A oil cleanup worker rakes the sand in Orange Beach, Ala., Sunday, July 18, 2010. BP hopes to keep using its giant stopper to block oil from reaching the Gulf of Mexico until they plug the blown out well permanently, the company said Sunday. Retired U.S. Coast Guard Adm. Thad Allen outlined a different plan on Saturday, saying that after the test was complete, the cap would be hooked up through nearly a mile of pipes stretching to ships on the surface that will collect the oil. (AP Photo/Dave Martin)
A workboat operates in a heavy oil slick at the site of the Deepwater Horizon incident in the Gulf of Mexico Friday, July 16, 2010. The wellhead has been capped and BP is continuing to test the integrity of the well before resuming production. (AP Photo/Dave Martin)
Workboats operate near the Helix Producer, center, at the site of the Deepwater Horizon incident in the Gulf of Mexico Friday, July 16, 2010. The wellhead has been capped and BP is continuing to test the integrity of the well before resuming production. (AP Photo/Dave Martin)
Workboats operate near the Transocean Development Drilling Rig II at the site of the Deepwater Horizon incident in the Gulf of Mexico Friday, July 16, 2010. The wellhead has been capped and BP is continuing to test the integrity of the well before resuming production. (AP Photo/Dave Martin)
Vessels operate at the site of the Deepwater Horizon incident in the Gulf of Mexico Friday, July 16, 2010. The wellhead has been capped and BP is continuing to test the integrity of the well before resuming production. (AP Photo/Dave Martin)
The Helix, rear, operates near a drilling rig at the site of the Deepwater Horizon incident in the Gulf of Mexico Friday, July 16, 2010. The wellhead has been capped and BP is continuing to test the integrity of the well before resuming production. (AP Photo/Dave Martin)
Drilling rigs and workboats operate at the site of the Deepwater Horizon incident in the Gulf of Mexico Friday, July 16, 2010. The wellhead has been capped and BP is continuing to test the integrity of the well before resuming production. (AP Photo/Dave Martin)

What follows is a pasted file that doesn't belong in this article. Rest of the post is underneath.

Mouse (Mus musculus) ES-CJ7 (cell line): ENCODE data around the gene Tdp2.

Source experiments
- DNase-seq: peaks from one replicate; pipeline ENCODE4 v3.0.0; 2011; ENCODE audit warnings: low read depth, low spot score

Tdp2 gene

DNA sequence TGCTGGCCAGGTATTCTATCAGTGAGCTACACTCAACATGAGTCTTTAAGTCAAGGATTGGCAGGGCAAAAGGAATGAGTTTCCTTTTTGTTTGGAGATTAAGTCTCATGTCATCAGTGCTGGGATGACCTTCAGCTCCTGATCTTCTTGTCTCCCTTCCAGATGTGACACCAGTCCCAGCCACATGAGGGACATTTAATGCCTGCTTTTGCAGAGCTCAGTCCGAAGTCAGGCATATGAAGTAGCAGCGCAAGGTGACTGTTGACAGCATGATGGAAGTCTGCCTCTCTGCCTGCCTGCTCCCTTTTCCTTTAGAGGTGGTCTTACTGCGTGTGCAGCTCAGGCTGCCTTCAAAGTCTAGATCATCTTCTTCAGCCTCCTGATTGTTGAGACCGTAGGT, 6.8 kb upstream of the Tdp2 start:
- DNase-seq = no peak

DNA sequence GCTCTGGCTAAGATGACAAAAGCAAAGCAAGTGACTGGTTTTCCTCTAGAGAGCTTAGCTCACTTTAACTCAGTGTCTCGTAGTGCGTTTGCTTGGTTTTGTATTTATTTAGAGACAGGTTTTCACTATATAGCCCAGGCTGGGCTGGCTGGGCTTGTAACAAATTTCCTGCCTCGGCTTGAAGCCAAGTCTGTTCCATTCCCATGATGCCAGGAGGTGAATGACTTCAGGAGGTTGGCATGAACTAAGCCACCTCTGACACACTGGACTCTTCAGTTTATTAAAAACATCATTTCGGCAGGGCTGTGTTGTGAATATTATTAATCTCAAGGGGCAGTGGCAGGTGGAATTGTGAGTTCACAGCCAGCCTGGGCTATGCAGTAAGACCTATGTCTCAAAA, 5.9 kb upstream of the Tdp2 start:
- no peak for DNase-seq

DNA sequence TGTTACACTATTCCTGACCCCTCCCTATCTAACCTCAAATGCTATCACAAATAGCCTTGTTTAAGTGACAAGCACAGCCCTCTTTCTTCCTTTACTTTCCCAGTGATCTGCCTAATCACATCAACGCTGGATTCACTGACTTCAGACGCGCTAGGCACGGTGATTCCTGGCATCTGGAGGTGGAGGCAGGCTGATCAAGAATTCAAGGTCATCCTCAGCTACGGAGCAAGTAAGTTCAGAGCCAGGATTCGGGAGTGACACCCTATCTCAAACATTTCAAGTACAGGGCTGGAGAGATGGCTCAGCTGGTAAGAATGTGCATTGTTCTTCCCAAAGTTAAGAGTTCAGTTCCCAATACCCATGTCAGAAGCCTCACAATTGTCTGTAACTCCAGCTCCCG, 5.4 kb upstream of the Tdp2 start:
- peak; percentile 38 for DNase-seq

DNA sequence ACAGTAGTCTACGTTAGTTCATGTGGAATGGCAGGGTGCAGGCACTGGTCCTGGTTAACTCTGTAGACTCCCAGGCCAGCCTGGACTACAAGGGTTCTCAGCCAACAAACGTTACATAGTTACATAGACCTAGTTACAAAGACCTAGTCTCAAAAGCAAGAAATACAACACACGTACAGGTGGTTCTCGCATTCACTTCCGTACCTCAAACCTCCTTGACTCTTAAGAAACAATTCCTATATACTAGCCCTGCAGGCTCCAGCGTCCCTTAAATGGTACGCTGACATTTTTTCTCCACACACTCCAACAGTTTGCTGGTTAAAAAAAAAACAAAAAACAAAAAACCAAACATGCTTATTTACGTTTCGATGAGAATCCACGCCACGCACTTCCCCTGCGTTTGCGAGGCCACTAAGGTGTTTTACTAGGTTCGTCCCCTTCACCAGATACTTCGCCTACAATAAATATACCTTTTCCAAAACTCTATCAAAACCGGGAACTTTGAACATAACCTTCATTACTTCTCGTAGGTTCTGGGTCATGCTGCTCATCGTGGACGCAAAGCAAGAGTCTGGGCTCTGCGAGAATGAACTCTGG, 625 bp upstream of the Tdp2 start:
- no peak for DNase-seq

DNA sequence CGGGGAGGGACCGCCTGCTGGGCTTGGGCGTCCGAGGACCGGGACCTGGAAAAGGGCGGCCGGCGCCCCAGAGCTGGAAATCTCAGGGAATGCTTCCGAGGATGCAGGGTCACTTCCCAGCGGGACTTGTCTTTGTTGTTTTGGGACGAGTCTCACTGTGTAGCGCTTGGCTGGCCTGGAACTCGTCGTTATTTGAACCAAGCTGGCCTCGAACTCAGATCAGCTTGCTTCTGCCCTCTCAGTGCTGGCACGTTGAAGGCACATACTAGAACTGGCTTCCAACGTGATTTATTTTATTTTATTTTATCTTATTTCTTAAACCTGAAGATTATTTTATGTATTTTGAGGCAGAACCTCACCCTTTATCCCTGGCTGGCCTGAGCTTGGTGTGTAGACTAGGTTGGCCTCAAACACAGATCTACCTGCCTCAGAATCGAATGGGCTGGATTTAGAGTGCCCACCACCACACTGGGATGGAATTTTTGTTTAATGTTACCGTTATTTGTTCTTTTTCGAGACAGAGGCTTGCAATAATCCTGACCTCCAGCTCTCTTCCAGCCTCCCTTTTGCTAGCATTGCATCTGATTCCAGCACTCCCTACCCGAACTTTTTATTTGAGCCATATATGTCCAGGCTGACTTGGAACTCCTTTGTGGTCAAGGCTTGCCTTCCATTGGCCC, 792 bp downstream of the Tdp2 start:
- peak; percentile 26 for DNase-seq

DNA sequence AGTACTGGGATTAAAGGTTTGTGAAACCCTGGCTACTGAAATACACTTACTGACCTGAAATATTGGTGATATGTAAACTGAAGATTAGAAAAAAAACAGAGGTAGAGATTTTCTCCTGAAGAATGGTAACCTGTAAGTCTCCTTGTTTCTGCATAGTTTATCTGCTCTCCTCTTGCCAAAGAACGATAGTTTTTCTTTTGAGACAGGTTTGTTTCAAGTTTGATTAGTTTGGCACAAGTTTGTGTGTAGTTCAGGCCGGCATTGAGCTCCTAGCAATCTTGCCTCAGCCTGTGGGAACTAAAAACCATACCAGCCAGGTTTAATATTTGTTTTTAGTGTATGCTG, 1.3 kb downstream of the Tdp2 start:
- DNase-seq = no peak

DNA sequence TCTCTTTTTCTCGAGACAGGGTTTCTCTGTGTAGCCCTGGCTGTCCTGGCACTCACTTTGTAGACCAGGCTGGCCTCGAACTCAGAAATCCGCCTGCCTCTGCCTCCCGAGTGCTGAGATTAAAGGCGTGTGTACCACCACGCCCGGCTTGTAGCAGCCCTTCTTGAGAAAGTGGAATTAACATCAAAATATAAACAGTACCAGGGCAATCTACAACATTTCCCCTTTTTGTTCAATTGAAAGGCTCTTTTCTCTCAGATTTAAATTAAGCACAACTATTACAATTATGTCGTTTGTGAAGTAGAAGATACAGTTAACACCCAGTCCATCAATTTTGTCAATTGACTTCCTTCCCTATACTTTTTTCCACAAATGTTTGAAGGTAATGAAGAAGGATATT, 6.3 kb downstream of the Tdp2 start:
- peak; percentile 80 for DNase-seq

A workboat operates in a heavy oil slick at the site of the Deepwater Horizon incident in the Gulf of Mexico Friday, July 16, 2010. The wellhead has been capped and BP is continuing to test the integrity of the well before resuming production. (AP Photo/Dave Martin)
A workboat operates near the Transocean Discoverer Enterprise drilling rig at the site of the Deepwater Horizon incident in the Gulf of Mexico Friday, July 16, 2010. The wellhead has been capped and BP is continuing to test the integrity of the well before resuming production. (AP Photo/Dave Martin)
A newspaper is seen at a newsagent in central London with headline that BP have stopped the oil leak from their stricken well in the Gulf of Mexico, Friday, July 16, 2010. (AP Photo/Sang Tan)
Workers continue to construct a berm system on the northern end of the Chandeleur Islands, La., Thursday, July 15, 2010. A tightly fitted cap was successfully keeping oil from gushing into the Gulf of Mexico for the first time in three months, BP said Thursday. (AP Photo/Dave Martin)
Paula Walker pauses as she talks her experience on BP's Deepwater Horizon oil rig Thursday, July 15, 2010 in Houston. Walker was on the rig when it exploded and was evacuated safely. (AP Photo/David J. Phillip)